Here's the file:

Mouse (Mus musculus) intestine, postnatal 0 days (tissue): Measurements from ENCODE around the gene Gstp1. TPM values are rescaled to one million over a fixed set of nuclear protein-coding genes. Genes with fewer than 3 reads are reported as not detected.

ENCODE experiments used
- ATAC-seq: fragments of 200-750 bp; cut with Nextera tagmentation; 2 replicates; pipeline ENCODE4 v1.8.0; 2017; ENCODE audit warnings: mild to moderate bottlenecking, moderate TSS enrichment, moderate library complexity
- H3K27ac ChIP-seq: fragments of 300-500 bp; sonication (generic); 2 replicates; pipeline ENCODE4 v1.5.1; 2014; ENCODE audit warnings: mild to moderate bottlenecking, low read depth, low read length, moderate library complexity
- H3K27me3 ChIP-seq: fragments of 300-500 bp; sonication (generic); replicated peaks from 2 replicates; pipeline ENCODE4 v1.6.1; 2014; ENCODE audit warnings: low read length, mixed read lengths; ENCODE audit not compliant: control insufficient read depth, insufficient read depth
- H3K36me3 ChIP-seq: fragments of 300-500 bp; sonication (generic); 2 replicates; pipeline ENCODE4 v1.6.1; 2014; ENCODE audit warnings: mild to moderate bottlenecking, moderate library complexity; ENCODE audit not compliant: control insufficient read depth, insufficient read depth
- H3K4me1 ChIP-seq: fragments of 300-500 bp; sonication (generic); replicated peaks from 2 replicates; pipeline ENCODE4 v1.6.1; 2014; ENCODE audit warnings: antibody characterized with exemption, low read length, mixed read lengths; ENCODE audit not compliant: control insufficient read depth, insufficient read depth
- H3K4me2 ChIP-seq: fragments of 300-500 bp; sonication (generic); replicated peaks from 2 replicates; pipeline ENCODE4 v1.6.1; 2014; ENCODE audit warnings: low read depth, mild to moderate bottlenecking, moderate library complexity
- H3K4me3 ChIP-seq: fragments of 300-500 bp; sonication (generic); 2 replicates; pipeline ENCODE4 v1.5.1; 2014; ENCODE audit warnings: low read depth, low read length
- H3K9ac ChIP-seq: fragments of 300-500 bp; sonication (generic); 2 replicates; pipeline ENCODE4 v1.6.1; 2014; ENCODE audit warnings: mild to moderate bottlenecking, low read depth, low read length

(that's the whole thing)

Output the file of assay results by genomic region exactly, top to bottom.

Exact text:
Mouse (Mus musculus) intestine, postnatal 0 days (tissue): Measurements from ENCODE around the gene Gstp1. TPM values are rescaled to one million over a fixed set of nuclear protein-coding genes. Genes with fewer than 3 reads are reported as not detected.

ENCODE experiments used
- ATAC-seq: fragments of 200-750 bp; cut with Nextera tagmentation; 2 replicates; pipeline ENCODE4 v1.8.0; 2017; ENCODE audit warnings: mild to moderate bottlenecking, moderate TSS enrichment, moderate library complexity
- H3K27ac ChIP-seq: fragments of 300-500 bp; sonication (generic); 2 replicates; pipeline ENCODE4 v1.5.1; 2014; ENCODE audit warnings: mild to moderate bottlenecking, low read depth, low read length, moderate library complexity
- H3K27me3 ChIP-seq: fragments of 300-500 bp; sonication (generic); replicated peaks from 2 replicates; pipeline ENCODE4 v1.6.1; 2014; ENCODE audit warnings: low read length, mixed read lengths; ENCODE audit not compliant: control insufficient read depth, insufficient read depth
- H3K36me3 ChIP-seq: fragments of 300-500 bp; sonication (generic); 2 replicates; pipeline ENCODE4 v1.6.1; 2014; ENCODE audit warnings: mild to moderate bottlenecking, moderate library complexity; ENCODE audit not compliant: control insufficient read depth, insufficient read depth
- H3K4me1 ChIP-seq: fragments of 300-500 bp; sonication (generic); replicated peaks from 2 replicates; pipeline ENCODE4 v1.6.1; 2014; ENCODE audit warnings: antibody characterized with exemption, low read length, mixed read lengths; ENCODE audit not compliant: control insufficient read depth, insufficient read depth
- H3K4me2 ChIP-seq: fragments of 300-500 bp; sonication (generic); replicated peaks from 2 replicates; pipeline ENCODE4 v1.6.1; 2014; ENCODE audit warnings: low read depth, mild to moderate bottlenecking, moderate library complexity
- H3K4me3 ChIP-seq: fragments of 300-500 bp; sonication (generic); 2 replicates; pipeline ENCODE4 v1.5.1; 2014; ENCODE audit warnings: low read depth, low read length
- H3K9ac ChIP-seq: fragments of 300-500 bp; sonication (generic); 2 replicates; pipeline ENCODE4 v1.6.1; 2014; ENCODE audit warnings: mild to moderate bottlenecking, low read depth, low read length